Of mud and geophysical determinism

allotment winter diggingHard at it again. Weeds got a bit out of control over the summer, so I’ll be trying to wrest my allotment back from Nature over the next few months.

Have been enjoying Guns, germs and steel, a book about the rise of civilisation. The stuff about early agriculture and human settlement is particularly fascinating. If you were ever under the impression that there is something innately ‘superior’ about Europeans, you badly need to read this book to understand that pretty much everything that’s happened in human affairs since about 9000BC has come about solely thanks to geophysical determinism.

And, er, that’s my contribution for today.

7 Responses to “Of mud and geophysical determinism”

  1. Jaette Says:

    I would argue that “Guns, Germs, and Steel” is as much propaganda as the viewpoint that there is something innately superior about one group vs. another. The difference being that in the politically correct culture we currently find ourselves in where “every group is equal” and simultaneously diversity is important because “every group brings something different to the table”, the agenda espoused in Jarrad Diamond’s book finds an accepting audience.

    There are an number of reasons groups advance to take over others. True some are geographic. However, others are cultural. Ask yourself after reading this book if the author ever explains why Europeans came to New Guinea with more “cargo” and not the Chinese? His assertion that all domesticable species have been utilized is baseless, as new species can and have been utilized since the beginning of the neolithic. And, as you well know Soilman, the number of species that serve as the basis of agriculture does not speak to the success of a culture. This is well illustrated by the steady decline in the number of species and variety of types that made up the bulk of the agricultural base in the western world since the industrial revolution (though I too would argue this is not a benefit). This argument nullifies the use of number of species used as a predictor of a cultures success. It is far more likely that the stability of the food supply is far more important, which is much harder to quantify.

    Additionally, the rapid advancements and expansionism during and just after the Renaissance can not be explained by Diamond’s premise, as the information which drove Europe forward was also available to other cultures. The fact is Europe was special at this period (and perhaps only during this period) – They developed science. Was that something only the Europeans could have done? We have no way of knowing. Personally, I suspect not as in its infancy, science was a philosophical revolution. And philosophy is not predicted by geography.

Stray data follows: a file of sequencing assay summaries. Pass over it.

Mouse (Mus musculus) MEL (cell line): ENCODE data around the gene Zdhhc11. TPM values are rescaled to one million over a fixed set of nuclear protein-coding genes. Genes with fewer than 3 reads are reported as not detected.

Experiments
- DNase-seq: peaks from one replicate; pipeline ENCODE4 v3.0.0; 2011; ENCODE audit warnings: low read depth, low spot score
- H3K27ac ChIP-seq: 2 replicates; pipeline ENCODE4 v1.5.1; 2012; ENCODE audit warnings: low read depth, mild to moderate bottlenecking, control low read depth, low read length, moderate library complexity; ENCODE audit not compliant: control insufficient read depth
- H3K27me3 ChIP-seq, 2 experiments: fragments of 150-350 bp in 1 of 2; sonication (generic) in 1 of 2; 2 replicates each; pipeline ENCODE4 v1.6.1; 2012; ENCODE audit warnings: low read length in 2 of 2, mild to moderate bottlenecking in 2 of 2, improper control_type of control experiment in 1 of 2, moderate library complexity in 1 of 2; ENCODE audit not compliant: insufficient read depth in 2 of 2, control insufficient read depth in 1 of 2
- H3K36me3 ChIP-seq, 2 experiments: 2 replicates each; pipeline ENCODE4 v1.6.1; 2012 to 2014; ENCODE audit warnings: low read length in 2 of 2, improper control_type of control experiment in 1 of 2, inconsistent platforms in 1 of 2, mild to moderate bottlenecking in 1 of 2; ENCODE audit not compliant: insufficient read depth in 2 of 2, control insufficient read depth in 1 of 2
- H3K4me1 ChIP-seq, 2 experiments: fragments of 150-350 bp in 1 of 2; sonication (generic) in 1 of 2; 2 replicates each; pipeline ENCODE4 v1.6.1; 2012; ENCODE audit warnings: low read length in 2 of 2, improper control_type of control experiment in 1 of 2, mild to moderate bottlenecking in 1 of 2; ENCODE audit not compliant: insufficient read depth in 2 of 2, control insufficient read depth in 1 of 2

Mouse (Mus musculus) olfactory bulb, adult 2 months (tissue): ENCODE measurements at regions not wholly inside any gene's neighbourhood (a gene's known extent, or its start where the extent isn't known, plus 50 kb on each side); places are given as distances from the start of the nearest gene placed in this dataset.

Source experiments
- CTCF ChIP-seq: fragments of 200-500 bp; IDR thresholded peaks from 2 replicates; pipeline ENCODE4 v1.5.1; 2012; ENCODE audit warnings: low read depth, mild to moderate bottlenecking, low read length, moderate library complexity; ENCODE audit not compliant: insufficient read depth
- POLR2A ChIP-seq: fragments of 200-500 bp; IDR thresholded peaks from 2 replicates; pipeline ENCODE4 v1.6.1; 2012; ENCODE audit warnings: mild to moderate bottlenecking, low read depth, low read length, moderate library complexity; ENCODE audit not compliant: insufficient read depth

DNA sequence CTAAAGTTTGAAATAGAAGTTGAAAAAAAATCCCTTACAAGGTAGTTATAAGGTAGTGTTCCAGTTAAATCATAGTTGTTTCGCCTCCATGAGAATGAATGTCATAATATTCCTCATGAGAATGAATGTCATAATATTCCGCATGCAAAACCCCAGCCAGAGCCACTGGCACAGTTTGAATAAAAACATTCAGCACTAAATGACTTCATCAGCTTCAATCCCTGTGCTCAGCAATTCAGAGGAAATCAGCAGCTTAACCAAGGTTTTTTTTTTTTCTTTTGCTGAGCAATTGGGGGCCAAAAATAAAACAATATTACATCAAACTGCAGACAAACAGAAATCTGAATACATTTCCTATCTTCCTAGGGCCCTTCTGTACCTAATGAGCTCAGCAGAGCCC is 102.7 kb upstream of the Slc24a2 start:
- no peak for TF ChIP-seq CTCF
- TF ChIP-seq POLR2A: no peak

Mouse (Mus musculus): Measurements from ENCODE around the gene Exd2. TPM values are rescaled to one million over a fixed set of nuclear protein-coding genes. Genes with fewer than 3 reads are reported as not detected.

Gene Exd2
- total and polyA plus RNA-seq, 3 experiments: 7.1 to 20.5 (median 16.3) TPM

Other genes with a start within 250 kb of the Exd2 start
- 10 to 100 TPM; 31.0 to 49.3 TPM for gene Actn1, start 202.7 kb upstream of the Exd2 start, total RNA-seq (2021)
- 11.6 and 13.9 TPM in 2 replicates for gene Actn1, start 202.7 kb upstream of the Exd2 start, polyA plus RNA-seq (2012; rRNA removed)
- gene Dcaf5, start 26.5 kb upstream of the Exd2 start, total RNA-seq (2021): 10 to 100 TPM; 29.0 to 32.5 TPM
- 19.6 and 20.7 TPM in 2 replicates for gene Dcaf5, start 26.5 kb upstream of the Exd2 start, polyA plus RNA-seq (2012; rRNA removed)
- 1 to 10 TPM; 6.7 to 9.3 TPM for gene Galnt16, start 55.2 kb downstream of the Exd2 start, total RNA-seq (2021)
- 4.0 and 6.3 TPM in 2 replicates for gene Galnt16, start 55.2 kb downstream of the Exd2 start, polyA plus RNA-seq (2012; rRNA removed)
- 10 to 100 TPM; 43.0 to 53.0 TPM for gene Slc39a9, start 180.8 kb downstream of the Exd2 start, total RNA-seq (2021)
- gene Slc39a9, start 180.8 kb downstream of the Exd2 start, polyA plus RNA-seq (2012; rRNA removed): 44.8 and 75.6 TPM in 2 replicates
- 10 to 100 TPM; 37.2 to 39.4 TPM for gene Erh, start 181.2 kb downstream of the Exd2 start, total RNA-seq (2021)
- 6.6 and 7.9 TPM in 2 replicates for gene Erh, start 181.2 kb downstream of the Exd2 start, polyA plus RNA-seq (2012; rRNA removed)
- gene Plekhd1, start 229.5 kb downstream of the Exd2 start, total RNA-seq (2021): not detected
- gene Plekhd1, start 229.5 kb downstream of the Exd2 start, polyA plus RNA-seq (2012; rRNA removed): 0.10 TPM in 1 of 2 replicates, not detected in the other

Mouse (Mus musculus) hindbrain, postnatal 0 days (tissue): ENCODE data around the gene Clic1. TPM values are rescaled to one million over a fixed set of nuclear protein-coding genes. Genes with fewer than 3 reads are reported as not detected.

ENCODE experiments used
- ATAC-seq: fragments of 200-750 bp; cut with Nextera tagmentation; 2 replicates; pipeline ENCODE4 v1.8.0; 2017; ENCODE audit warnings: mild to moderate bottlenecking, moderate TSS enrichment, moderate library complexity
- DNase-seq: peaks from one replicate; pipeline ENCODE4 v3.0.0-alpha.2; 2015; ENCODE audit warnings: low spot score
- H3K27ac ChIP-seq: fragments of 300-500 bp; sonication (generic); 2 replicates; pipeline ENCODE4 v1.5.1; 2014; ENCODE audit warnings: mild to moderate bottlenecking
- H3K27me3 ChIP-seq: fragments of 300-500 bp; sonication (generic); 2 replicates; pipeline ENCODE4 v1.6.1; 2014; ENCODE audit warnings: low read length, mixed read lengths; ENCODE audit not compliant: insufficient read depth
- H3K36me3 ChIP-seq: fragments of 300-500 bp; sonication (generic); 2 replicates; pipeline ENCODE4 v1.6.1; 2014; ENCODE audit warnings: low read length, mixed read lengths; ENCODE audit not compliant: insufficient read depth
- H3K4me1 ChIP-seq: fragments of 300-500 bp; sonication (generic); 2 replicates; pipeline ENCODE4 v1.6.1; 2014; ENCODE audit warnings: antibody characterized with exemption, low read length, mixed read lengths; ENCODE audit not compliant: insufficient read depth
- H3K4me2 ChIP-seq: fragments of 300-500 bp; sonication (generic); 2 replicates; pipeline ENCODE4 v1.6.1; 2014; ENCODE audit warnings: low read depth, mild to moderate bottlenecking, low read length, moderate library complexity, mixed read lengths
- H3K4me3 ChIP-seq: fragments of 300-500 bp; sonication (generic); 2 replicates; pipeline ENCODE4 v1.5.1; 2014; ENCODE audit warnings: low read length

2. ronnie Says:

    Really envious of that dry friable soil — here in N Ireland, my beds are waterlogged and even grass paths suffer from walking on. But there’s always a bright side — the storms we’ve had over the past couple of weeks have washed up tons of seaweed — a reasonable amount of which I have liberated from the beach onto what will be next year’s potato bed.

  3. Soilman Says:

    Don’t be too envious Ronnie. My soil’s great until the sun comes out… when it becomes as dry as the Sahara in minutes. Watering EVERY DAY in summer is not an option but a necessity. These are the months when I envy folks with clay and heavier soils…

  4. ronnie Says:

    Meant to enquire how you found Golden Wonder spuds this year. When peeling mine it feels like peeling a stone! Really firm -hard even. Boiling — they go to mush. Chips — brilliant — as are roasted. But won’t do them next year. My brother grew Dunbar Standard — what a spud! Huge yield and beautiful flavour. I’m definitely on Kestrel(2nd early) and Dunbars next year. Sorry to be a potato bore — coming from Ireland spuds are in the genes.

  5. Tanya Walton Says:

    Good luck with those weeds.

  6. Soilman Says:

    Re Golden Wonder: pretty much the same as you, Ronnie. Yield not brilliant, but very tasty spuds that made excellent chips. Shit for everything else, though!

  7. ronnie Says:

    enough said my friend!